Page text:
Why is there still so much fuss about retinoids and retinoid-like products? asks Ratan Chaudhuri
Why is there still so much fuss about retinoids and retinoid-like products? asks Ratan Chaudhuri
What are retinoids?
Simplistically, retinoids have been defined as vitamin A (retinol) and its derivatives, such as vitamin A aldehyde (retinal), vitamin A acid (retinoic acid, all trans retinoic acid, atRA), comprising the so-called natural retinoids. Retinoic acid is considered to be the active form of vitamin A and is involved in gene regulation, leading to differentiation and apoptosis of normal and cancer cells. The conversion of retinol to retinal by the P450s is considered to be the rate-limiting step for the biosynthesis of atRA.
In addition to retinol dehydrogenases, P450s 1A1, 1A2, 1B1, and 3A4 have recently been shown to be the major human P450s that catalyse this reaction. Subsequent research has resulted in a much larger class of chemical compounds that are termed retinoids due to their biological similarity to vitamin A and its derivatives. Retinol is found in a variety of foods. It is mostly found in beef, veal, chicken liver, eggs and fish. Retinol is also present in vegetables such as carrots, squash, sweet potatoes, pumpkin and cantaloupe.
Why is there so much buzz about retinol?
When we speak of retinol, we always associate it with beauty and anti-ageing products. Retinoic acid (retin A) became popular over 20 years ago as an anti-acne treatment. Doctors and patients soon discovered another benefit, one with enormous impact on those who were looking for a way to look younger.
Retinol has anti-ageing effects but is less aggressive to skin than retinoic acid. The anti-ageing effects of retinol are being enjoyed by people from all over the world. If you do a Google search for ‘retinol products’, you get 743,000 hits. If you go to dermstore.com, you’ll probably get all the information you need for retinol-containing finished products. There are 49 pages to browse and then select one product from on dermstore.com; it’s a tough job to select one from this list. You’ll get products from almost all major brands. Johnson & Johnson company RoC was the first to formulate stabilised retinol and has become an expert in this anti-ageing ingredient.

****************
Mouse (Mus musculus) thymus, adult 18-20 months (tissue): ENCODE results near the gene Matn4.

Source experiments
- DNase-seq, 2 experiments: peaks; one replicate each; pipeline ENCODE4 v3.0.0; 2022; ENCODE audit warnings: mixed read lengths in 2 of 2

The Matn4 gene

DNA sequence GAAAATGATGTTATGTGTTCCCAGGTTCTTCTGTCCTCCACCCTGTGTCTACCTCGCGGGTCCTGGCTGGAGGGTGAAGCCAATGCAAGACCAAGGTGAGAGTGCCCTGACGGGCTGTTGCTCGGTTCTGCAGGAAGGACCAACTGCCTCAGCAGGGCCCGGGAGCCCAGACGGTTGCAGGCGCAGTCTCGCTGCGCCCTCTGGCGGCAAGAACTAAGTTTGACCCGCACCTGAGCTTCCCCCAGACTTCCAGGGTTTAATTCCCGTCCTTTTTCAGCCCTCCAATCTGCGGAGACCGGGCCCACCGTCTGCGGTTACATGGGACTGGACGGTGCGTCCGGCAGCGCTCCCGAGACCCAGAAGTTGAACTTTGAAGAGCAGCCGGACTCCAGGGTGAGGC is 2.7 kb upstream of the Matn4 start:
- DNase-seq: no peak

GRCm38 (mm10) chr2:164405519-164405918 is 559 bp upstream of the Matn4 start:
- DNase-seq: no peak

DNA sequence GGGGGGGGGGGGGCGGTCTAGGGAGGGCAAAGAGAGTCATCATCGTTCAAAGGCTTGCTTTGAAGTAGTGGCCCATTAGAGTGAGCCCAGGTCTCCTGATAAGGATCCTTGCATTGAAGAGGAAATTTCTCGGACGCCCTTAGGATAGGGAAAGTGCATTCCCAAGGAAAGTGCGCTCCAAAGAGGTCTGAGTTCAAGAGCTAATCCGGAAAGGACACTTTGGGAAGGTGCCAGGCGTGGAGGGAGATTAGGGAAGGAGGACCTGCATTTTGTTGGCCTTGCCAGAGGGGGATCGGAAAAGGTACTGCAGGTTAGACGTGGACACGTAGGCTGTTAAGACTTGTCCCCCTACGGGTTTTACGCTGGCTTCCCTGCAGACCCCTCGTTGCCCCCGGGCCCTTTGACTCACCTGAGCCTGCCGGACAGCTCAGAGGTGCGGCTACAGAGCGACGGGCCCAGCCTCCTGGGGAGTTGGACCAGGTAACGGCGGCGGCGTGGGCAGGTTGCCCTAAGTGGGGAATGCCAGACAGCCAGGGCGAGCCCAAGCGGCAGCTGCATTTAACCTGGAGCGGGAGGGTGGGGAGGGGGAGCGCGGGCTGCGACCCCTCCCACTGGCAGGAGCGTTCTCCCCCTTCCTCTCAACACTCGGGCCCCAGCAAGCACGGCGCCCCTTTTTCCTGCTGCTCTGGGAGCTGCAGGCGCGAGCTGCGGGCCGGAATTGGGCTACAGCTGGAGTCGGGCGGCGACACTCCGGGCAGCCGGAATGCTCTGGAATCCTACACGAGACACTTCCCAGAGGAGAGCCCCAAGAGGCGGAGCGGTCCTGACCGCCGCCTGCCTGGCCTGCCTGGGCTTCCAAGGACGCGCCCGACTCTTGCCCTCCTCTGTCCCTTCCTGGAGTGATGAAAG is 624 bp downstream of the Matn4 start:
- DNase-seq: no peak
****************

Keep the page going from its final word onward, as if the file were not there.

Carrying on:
With so many doctors and beauty companies on a search for the next big anti-ageing product, why do retin A and retinol still have so much appeal after its first use some 20 years ago? The answer is simple – they work, and its effect has been demonstrated on the molecular level. If you are interested in the true science behind retinol and retinoic acid, you can read articles from John Voorhees, dermatology department at the medical school of the University of Michigan.
With consistent and continual use, retinol is effective in fighting and reversing the signs of ageing. It is not as aggressive as retinoic acid and is therefore suitable for sensitive skin. And the results are not just cosmetic. Retinoic acid and its synthetic analogs are potent regulators of a diverse group of biological processes. On the other hand, pharmacological doses of RA and several synthetic analogs have been shown to be effective in the prevention and treatment of a number of types of cancers and in the treatment of a variety of dermatological conditions.
Why isn’t everyone using retinol products?
If it’s so well studied and works so well, why isn’t everyone using retinol? Well, nothing in this world is perfect. Needless to say, retinol is nowhere close to being a perfect product and it has many problems.
The first problem is instability. Retinol degrades very easily in the presence of air and sunlight so a jar, clear container or any container that exposes the product to air will render retinol worthless. It is also very difficult to formulate due to its instability. To be beneficial, retinol should be packaged in tubes, capsules or pumps that don’t allow air in. Retinol products cannot be used during the day, again due to its photochemical instability.
The second problem is retinol’s skin irritancy and skin sensitivity. Use of retinol can make your skin look red and irritated and increase skin sensitivity to sunlight, so be sure to use a sunscreen. People with rosacea (a condition that causes skin redness) are not recommended to use retinol products.
The third problem is retinol’s overdosing. The following information is obtained from Wikipedia: Too much retinol can be harmful or fatal, resulting in what is known as hypervitaminosis A. Excess retinol during early pregnancy has also been associated with a significant increase in birth defects. These defects may be severe, even life threatening. Even twice the daily recommended amount can cause severe birth defects. The FDA currently recommends that pregnant women get their vitamin A from foods containing beta carotene and that they should ensure that they consume no more than 5,000 IU of preformed retinol (if any) per day. Although retinol is necessary for fetal development, most women carry enough in their fat cells, so over supplementation should be strictly avoided. Topical application of retinol or retinoic acid during child bearing age must be avoided.